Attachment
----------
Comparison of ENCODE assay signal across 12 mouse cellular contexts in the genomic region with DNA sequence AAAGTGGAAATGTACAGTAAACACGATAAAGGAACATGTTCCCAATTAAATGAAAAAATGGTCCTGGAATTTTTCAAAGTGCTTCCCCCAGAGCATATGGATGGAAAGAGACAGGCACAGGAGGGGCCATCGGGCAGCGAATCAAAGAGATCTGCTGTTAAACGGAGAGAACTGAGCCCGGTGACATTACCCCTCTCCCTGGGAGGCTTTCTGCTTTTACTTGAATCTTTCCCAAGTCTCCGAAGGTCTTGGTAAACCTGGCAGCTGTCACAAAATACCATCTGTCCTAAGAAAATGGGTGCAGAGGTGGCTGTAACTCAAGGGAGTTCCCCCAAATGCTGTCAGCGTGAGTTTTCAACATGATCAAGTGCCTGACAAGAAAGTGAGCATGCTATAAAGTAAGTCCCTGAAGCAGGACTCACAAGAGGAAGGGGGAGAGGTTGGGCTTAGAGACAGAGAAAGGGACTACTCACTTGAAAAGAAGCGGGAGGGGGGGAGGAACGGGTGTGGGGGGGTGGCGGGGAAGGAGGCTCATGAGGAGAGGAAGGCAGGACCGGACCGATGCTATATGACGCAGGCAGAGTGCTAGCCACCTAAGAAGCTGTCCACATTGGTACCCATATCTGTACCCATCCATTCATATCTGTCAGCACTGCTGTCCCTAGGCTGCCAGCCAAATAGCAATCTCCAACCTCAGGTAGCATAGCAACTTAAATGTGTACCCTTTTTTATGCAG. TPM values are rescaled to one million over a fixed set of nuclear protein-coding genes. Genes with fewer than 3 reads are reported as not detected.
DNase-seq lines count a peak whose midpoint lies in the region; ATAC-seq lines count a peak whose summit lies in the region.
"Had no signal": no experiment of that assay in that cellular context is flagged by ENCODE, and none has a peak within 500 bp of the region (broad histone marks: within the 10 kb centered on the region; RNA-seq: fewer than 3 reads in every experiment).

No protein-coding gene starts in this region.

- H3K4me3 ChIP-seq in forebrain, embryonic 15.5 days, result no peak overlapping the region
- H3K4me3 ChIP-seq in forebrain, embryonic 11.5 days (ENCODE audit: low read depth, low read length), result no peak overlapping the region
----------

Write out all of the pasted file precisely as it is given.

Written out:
Comparison of ENCODE assay signal across 12 mouse cellular contexts in the genomic region with DNA sequence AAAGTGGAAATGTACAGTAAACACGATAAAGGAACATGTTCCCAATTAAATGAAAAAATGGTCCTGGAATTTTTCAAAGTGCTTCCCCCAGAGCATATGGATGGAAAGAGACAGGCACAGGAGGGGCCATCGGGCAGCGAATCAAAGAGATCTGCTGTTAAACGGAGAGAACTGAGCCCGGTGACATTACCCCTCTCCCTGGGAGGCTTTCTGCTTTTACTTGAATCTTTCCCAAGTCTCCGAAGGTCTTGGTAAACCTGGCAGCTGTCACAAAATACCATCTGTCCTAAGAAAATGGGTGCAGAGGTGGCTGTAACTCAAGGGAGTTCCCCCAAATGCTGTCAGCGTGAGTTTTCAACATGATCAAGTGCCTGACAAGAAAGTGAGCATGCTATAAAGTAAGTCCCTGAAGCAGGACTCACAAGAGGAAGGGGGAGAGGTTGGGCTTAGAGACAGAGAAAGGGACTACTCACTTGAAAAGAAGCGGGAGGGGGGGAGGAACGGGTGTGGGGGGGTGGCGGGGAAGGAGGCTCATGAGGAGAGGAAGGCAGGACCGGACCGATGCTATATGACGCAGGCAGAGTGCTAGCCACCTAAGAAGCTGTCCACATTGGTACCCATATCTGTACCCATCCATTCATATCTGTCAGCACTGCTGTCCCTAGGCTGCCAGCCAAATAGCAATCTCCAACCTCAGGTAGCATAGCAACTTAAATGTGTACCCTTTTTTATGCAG. TPM values are rescaled to one million over a fixed set of nuclear protein-coding genes. Genes with fewer than 3 reads are reported as not detected.
DNase-seq lines count a peak whose midpoint lies in the region; ATAC-seq lines count a peak whose summit lies in the region.
"Had no signal": no experiment of that assay in that cellular context is flagged by ENCODE, and none has a peak within 500 bp of the region (broad histone marks: within the 10 kb centered on the region; RNA-seq: fewer than 3 reads in every experiment).

No protein-coding gene starts in this region.

- H3K4me3 ChIP-seq in forebrain, embryonic 15.5 days, result no peak overlapping the region
- H3K4me3 ChIP-seq in forebrain, embryonic 11.5 days (ENCODE audit: low read depth, low read length), result no peak overlapping the region